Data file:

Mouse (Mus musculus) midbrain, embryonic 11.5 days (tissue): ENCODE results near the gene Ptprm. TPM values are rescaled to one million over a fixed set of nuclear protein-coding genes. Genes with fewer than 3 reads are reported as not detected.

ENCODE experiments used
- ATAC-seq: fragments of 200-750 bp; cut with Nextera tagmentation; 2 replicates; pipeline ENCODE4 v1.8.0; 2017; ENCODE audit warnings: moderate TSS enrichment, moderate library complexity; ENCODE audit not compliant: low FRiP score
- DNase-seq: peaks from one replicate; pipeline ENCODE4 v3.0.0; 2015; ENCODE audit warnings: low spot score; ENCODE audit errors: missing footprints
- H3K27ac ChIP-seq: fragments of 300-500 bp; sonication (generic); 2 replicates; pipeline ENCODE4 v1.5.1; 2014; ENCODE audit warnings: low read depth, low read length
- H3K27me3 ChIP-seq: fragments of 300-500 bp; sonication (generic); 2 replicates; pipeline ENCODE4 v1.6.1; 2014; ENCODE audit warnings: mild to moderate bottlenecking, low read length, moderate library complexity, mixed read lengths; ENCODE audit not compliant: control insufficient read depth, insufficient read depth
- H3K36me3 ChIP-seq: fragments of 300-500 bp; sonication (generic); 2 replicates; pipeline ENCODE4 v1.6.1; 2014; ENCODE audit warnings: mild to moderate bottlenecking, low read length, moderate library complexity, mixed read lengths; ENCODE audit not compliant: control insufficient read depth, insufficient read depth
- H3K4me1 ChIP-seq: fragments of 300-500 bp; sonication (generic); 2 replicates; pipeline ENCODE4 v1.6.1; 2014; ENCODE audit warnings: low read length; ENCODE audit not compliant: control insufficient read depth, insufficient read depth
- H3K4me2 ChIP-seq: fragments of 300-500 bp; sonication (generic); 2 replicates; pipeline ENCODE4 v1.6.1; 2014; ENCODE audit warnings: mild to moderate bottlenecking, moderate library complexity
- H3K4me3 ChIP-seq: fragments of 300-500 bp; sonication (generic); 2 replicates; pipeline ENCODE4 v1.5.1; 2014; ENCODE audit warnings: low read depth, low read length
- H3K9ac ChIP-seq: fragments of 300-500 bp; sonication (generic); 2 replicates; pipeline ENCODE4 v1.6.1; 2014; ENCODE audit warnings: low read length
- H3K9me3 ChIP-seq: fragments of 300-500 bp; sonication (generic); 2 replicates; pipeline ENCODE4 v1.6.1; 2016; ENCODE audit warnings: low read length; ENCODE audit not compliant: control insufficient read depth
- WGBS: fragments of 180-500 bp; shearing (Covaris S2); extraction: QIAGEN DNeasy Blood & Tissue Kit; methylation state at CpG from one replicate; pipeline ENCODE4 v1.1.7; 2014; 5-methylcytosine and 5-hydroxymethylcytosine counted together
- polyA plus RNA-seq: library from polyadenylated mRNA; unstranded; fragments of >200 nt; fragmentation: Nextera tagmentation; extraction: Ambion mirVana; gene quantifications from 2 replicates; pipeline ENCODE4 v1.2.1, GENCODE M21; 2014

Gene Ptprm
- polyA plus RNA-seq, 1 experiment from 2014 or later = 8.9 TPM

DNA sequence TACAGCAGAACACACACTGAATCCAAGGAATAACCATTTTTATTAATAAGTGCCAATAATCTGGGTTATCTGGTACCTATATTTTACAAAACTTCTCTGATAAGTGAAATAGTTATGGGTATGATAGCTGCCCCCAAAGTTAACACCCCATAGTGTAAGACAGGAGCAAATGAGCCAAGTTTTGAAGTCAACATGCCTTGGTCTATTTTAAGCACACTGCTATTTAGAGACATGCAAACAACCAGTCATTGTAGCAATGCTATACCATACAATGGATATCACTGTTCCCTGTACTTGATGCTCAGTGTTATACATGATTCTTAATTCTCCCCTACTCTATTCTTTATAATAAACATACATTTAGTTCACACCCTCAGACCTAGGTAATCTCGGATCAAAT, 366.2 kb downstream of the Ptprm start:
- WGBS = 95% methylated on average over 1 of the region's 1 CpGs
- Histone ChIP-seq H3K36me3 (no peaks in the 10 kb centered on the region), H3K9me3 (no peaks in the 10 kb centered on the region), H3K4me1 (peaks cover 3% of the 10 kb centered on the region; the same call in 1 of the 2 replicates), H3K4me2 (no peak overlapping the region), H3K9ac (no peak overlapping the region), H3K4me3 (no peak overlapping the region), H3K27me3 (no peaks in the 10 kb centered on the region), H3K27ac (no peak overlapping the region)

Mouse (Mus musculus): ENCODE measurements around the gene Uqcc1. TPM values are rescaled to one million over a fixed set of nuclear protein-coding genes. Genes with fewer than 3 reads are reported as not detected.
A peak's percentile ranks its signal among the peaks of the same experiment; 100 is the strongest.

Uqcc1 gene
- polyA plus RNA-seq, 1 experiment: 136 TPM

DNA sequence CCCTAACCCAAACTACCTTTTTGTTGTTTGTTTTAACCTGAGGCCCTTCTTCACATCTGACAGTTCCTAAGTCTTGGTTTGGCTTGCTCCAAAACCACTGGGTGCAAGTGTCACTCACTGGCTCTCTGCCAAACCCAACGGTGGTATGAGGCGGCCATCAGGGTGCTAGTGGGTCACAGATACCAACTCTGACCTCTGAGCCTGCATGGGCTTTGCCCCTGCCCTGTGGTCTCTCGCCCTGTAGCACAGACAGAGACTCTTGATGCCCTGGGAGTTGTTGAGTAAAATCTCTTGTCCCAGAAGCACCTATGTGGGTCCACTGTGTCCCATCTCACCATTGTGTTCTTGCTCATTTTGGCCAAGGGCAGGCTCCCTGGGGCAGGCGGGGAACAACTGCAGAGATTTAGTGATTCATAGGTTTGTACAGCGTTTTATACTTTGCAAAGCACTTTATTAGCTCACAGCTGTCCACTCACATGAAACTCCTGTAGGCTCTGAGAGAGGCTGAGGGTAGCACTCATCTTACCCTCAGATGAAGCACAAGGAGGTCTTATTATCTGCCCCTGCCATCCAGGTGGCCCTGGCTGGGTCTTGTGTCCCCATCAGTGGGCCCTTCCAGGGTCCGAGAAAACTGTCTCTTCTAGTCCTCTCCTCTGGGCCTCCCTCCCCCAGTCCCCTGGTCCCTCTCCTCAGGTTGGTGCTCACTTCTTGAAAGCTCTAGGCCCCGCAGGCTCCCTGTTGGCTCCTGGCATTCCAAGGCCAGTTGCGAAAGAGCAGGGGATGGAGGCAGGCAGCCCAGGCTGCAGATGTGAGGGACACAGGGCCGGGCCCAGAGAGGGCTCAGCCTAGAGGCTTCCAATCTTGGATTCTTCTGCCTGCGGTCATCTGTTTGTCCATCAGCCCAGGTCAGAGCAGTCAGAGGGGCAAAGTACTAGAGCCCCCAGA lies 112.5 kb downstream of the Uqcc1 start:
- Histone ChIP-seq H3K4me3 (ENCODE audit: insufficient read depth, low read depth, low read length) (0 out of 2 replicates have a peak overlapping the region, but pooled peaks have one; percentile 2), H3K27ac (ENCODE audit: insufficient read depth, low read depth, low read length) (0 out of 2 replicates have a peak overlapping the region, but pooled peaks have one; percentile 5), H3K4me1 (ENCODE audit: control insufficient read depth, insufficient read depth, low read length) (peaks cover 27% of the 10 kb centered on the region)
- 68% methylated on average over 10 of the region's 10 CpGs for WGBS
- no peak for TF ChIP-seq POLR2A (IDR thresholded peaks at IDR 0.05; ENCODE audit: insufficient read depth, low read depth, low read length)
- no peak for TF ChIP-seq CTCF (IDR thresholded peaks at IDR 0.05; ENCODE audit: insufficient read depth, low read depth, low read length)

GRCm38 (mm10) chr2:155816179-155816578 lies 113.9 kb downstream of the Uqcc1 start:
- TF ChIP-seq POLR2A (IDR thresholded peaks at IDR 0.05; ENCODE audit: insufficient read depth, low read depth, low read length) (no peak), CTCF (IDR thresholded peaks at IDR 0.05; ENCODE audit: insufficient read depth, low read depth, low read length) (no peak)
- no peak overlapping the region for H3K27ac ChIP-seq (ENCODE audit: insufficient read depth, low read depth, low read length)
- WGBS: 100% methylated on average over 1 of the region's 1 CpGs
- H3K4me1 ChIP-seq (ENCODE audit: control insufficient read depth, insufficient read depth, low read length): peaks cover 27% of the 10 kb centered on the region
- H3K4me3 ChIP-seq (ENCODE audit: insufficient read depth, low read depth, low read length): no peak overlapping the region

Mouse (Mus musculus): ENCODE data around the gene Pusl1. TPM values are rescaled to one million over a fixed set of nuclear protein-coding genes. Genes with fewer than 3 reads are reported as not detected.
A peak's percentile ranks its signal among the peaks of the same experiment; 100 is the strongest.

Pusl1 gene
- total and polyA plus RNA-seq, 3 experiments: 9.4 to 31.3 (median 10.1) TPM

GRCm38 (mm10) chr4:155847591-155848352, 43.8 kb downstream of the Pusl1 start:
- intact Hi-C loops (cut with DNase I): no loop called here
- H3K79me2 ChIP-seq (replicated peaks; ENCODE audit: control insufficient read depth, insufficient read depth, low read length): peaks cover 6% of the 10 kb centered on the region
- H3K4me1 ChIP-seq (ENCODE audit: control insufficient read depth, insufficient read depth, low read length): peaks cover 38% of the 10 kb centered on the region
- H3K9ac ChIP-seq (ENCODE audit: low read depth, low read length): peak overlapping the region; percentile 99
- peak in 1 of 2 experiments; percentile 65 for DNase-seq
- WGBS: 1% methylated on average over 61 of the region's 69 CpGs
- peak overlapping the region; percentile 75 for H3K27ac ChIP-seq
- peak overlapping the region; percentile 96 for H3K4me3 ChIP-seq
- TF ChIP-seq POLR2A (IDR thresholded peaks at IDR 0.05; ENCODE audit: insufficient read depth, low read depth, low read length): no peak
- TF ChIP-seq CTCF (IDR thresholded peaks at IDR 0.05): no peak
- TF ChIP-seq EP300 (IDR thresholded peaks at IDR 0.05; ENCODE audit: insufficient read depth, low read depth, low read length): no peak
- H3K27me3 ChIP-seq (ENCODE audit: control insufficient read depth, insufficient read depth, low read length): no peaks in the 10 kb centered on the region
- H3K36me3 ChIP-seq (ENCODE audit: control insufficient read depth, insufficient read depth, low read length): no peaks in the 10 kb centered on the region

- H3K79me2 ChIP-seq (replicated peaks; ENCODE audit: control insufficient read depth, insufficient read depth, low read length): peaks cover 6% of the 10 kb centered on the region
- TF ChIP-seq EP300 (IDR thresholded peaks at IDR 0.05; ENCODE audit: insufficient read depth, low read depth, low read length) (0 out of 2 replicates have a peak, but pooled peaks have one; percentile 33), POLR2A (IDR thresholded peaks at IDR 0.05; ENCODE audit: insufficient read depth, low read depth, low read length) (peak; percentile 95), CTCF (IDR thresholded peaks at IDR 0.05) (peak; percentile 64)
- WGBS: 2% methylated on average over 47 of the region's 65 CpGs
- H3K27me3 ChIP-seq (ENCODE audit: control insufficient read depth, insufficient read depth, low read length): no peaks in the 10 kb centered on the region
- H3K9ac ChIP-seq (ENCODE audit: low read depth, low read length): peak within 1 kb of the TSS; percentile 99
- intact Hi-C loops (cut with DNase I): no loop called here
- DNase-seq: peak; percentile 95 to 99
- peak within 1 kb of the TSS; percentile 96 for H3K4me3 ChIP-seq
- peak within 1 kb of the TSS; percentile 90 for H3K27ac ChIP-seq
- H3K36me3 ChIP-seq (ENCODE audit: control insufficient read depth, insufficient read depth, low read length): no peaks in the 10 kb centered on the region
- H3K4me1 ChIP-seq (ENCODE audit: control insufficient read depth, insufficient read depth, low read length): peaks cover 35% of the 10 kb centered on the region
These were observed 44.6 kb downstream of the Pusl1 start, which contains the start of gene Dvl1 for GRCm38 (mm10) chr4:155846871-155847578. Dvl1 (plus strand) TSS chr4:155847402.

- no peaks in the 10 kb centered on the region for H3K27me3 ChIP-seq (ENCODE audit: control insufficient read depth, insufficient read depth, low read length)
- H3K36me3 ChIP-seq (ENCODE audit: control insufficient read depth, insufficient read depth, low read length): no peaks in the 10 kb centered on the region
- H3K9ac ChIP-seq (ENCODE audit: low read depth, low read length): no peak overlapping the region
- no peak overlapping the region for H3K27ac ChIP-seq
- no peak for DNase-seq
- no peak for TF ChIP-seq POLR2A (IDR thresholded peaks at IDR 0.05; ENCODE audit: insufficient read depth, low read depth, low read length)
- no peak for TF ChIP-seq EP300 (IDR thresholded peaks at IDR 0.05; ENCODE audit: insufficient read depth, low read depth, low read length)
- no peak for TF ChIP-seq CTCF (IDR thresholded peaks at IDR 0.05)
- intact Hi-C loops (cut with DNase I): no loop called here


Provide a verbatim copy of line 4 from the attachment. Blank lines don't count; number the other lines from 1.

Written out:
- DNase-seq: peaks from one replicate; pipeline ENCODE4 v3.0.0; 2015; ENCODE audit warnings: low spot score; ENCODE audit errors: missing footprints